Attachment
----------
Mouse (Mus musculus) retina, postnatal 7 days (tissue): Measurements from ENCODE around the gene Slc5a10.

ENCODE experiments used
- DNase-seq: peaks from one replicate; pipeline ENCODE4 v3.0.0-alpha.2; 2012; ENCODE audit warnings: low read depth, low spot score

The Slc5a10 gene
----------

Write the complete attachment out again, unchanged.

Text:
Mouse (Mus musculus) retina, postnatal 7 days (tissue): Measurements from ENCODE around the gene Slc5a10.

ENCODE experiments used
- DNase-seq: peaks from one replicate; pipeline ENCODE4 v3.0.0-alpha.2; 2012; ENCODE audit warnings: low read depth, low spot score

The Slc5a10 gene